WHY: Local communities are often victims of negative effects of mining, and do not benefit from mineral extraction. Faith institutions have the advantage of being some of the most trusted institutions in Southern Africa with authority and outreach at local as well as national level. Faith leaders are well placed to support affected communities and at the same time address the rights-holders’ needs and views to legal and corporate duty-bearers.
WHAT: As part of the Resource Governance programme faith leaders in a number of NCA programme countries have been capacitated and mobilised to engage in issues related to extraction of minerals and natural resource management. In 2016 there are several examples of how faith leaders have accompanied mining affected communities in their struggle for justice by using their legitimacy to create safe spaces for engaging mining companies and legal dutybearers to deliver on human rights.
In October 2016, the Government of Botswana announced the abrupt closure of its largest copper and nickel producer, BCL mine in Selebi- Phikwe. The mine had been in operation since 1972 and employed 4,850 people. According to the Botswana mining law the government is expected to consult the workers and counsel them through a step-by-step process towards final closure of a mine. However, in this case the government made a sudden public announcement at a local stadium and several employees were sent home the same day, before the end of their shift. NCA’s partner, Botswana Council of Churches (BCC), was the first organisation to respond to the mining community’s crisis. In the days after the announcement, BCC formed and led a task force providing psychosocial support and counselling for the affected employees and their families.
BCC also brokered a dialogue between the community, the local mining union, church leadership and the local government authorities, including the mayor of Selebi-Pikhwe, to seek common solutions. In order to assess the immediate and long-term effects of the mine closure, and to recommend measures to mitigate these, BCC also documented stories of the affected and researched the socioeconomic impacts of the closure. They also assessed policies against practice and their review, The Application of Mine Closure in Botswana, concluded that the closure of the BCL mine violated all but one of the World Bank’s standards for mine closures, as described in the Environmental and Safety Guideline for Mining. BCC was able to take this leading role as they, supported by NCA, have built their competency and positioned themselves over years as the main civil society reference point for extractive industries and resource governance issues in Botswana. NCA introduced BCC to the Alternative Mining Indaba (AMI) model in 2012 and have since arranged this event gathering affected communities, faith groups, civil society and government officials on an annual basis.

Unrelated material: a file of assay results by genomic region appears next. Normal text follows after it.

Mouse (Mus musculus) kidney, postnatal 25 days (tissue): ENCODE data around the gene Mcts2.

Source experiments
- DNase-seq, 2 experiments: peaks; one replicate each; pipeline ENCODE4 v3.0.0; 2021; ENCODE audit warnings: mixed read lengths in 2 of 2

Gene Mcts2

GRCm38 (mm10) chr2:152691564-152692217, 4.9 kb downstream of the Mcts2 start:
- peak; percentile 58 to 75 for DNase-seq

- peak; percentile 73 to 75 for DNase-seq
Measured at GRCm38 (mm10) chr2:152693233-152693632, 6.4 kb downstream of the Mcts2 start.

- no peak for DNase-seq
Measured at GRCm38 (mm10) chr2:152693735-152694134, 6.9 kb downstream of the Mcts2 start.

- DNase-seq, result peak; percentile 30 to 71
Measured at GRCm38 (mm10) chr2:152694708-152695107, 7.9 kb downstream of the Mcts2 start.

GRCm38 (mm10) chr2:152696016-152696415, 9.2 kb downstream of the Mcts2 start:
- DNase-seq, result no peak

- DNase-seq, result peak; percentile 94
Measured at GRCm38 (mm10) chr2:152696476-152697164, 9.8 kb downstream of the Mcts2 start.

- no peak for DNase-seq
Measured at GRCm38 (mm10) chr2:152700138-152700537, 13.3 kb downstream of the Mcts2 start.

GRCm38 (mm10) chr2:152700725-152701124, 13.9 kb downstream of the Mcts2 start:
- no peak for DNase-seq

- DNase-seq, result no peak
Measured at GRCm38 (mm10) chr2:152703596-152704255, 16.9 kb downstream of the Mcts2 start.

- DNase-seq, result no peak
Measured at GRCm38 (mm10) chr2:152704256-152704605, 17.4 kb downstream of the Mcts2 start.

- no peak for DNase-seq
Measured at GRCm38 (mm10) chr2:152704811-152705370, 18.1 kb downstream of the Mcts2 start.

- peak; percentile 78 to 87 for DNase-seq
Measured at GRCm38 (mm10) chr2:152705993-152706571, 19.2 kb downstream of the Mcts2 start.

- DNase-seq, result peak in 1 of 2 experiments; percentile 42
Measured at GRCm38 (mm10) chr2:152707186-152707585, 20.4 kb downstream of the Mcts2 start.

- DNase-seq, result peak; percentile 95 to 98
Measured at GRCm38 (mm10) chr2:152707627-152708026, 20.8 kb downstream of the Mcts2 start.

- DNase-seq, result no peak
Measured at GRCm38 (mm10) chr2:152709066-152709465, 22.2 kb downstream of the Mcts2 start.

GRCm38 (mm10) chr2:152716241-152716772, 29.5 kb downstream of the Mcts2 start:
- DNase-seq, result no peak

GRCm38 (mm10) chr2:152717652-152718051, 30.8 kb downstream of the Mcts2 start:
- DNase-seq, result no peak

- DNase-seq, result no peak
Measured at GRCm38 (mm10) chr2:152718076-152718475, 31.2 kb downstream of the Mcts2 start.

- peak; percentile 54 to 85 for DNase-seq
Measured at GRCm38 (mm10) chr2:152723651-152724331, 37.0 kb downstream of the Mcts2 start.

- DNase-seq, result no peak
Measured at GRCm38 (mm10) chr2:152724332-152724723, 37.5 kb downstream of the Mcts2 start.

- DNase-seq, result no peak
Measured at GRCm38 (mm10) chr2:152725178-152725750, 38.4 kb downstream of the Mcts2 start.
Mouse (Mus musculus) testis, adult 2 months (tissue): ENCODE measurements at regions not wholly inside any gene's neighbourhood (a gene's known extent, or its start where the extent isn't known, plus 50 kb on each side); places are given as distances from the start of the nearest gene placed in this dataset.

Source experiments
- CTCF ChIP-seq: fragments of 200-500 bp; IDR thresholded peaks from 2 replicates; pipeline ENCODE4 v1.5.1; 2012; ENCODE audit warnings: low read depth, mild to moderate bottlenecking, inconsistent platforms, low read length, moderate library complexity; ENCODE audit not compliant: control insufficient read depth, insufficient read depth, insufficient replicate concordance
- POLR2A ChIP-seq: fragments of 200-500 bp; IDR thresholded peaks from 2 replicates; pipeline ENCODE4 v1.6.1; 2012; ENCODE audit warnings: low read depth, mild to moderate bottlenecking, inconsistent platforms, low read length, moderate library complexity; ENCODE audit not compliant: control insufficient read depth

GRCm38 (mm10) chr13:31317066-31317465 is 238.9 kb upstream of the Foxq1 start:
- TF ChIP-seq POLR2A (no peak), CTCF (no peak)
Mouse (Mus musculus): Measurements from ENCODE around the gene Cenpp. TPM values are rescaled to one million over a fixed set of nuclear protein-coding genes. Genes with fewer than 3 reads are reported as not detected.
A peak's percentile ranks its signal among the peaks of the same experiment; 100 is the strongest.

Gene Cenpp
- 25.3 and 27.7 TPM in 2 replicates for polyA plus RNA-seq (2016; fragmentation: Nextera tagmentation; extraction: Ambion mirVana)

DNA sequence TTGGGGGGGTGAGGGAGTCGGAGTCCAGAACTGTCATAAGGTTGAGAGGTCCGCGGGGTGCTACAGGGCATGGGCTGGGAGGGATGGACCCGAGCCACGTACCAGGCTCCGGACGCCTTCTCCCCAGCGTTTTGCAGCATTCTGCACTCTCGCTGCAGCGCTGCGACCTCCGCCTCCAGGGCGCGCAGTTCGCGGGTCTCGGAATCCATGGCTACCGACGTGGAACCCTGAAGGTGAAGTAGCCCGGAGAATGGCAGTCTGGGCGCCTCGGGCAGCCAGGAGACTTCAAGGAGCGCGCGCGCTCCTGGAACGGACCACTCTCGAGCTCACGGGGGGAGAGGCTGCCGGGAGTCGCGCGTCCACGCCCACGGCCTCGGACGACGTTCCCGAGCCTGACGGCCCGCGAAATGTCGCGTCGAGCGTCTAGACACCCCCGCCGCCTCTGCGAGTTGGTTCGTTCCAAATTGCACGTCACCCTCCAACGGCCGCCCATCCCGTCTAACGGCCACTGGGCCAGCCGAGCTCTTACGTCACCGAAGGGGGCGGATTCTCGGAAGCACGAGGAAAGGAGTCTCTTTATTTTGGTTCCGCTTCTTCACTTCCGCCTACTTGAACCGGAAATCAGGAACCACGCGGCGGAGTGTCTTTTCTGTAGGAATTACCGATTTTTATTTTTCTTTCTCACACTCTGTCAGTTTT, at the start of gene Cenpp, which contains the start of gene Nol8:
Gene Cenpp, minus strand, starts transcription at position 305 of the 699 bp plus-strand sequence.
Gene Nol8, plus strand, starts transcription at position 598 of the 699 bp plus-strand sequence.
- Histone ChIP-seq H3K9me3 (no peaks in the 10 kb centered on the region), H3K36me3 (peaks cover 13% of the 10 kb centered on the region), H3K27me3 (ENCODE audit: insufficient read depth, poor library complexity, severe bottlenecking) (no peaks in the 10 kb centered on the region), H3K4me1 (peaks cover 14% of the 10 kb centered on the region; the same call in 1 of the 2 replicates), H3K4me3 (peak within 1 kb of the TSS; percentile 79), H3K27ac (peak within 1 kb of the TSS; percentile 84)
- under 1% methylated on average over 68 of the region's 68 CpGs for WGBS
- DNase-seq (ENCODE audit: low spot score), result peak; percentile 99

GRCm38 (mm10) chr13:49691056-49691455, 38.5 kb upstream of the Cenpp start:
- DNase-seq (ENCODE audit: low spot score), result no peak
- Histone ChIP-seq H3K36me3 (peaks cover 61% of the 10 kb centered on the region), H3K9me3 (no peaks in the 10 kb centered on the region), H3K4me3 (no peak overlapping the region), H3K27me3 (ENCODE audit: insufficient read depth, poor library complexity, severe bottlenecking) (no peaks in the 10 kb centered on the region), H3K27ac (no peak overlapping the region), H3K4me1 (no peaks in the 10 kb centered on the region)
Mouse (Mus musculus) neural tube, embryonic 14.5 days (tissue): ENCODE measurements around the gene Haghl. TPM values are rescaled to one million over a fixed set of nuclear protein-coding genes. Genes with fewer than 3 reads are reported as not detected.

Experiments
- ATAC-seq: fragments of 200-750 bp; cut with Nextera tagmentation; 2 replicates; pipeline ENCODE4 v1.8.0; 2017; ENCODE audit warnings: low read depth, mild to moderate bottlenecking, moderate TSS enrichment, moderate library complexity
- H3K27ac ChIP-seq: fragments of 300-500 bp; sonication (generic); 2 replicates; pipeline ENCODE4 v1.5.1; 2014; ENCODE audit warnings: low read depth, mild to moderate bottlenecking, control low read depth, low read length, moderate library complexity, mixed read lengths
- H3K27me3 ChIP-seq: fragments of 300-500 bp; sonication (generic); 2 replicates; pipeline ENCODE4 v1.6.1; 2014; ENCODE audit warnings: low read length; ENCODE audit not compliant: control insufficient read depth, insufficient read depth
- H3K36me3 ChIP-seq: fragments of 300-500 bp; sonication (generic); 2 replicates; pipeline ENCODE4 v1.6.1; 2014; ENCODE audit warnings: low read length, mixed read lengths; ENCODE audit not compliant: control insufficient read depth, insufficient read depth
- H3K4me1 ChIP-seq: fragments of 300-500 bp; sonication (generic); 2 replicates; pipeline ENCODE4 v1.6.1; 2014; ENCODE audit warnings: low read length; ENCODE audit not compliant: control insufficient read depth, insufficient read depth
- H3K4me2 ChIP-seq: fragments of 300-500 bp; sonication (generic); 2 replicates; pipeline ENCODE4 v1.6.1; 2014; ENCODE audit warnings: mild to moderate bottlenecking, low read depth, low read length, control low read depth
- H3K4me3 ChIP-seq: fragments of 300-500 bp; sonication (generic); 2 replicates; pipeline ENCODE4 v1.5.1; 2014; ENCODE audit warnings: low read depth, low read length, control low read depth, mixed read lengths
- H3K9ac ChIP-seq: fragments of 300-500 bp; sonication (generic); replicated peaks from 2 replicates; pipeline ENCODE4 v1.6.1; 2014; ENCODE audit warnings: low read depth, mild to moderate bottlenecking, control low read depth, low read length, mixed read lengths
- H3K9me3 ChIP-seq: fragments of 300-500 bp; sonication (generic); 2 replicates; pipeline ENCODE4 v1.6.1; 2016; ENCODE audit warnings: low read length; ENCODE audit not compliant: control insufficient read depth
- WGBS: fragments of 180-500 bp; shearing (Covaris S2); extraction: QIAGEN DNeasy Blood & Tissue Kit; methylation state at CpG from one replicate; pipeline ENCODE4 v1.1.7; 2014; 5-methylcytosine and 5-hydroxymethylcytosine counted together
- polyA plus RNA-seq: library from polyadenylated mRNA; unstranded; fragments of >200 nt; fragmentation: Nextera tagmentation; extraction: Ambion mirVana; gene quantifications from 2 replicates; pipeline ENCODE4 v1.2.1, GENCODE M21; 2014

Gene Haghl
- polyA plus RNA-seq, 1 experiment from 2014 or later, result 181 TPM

Closing a mine is a sensitive and at times dangerous process, as the mining site has to be secured properly to avoid damage to people and the environment. In general, shutting down a mine sustainably takes between two and ten years, but in Mwawulambo in Karonga district, Malawi, the Norwegian owned mining company, Eland Coal, shut down their mine in 2015 leaving behind piles of coal and open pits filled with contaminated water. According to the Malawian Mines and Minerals Bill the company is obliged to rehabilitate the area when terminating an intervention; an obligation the company has note yet fulfilled. In 2016, NCA’s partner in Karonga; Church and Society of Livingstonia Synod, mobilised community members in Mwaulambo and organised a demonstration to put pressure on the government to take action in assisting community members in accessing justice. The community demanded that the government hold Eland Mine accountable to their responsibilities to refill the deadly trenches it left in the community. Government officials were pressured to come and assess the damage done and have since responded to the community demands. Since Eland coalmine has Norwegian investors, NCA head office also tried to access the Norwegian owners, but so far there has been no response.
Faith leaders also took action in Tanzania to claim the rights of mining affected communities. In Mkomang’ombe Village in Ludewa District, community members were not permitted to farm on their land, but did not get any compensation from the Chinese coal company which had claimed the area for mining operations. In 2009, NCA’s partner Tanzania Episcopal Conference (TEC) formed a district interfaith committee (DIC) in Ludewa, consisting of six faith leaders from different faiths. With NCA support, TEC has strengthened the faith leaders’ capacity on issues of natural resource governance, human rights and budget monitoring. In 2016 they arranged a series of meetings between the affected community members and the village leaders and district council, to peacefully claim the villagers’ rights to compensation. As a result, the District Commissioner agreed to work on the complaints raised by Mkomang’ombe’s residents. When the Prime Minister Hon. Majaliwa Kassimu Majaliwa visited Ludewa District, one of the issues he raised was the grievances from the Mkomang’ombe community. The Prime Minister also ordered the valuation to be revisited and just compensation to be paid to the villagers as early as possible. If it had not been for the faith leaders’ engagement and pressure on the district council, the Prime Minister would not have heard about the community’s claims.
RESULTS: Faith leaders have supported affected mining communities and created safe spaces for dialogue between rights-holders and dutybearers. The faith leaders have added authority to the mining affected communities’ claims towards legal duty-bearers and mining companies.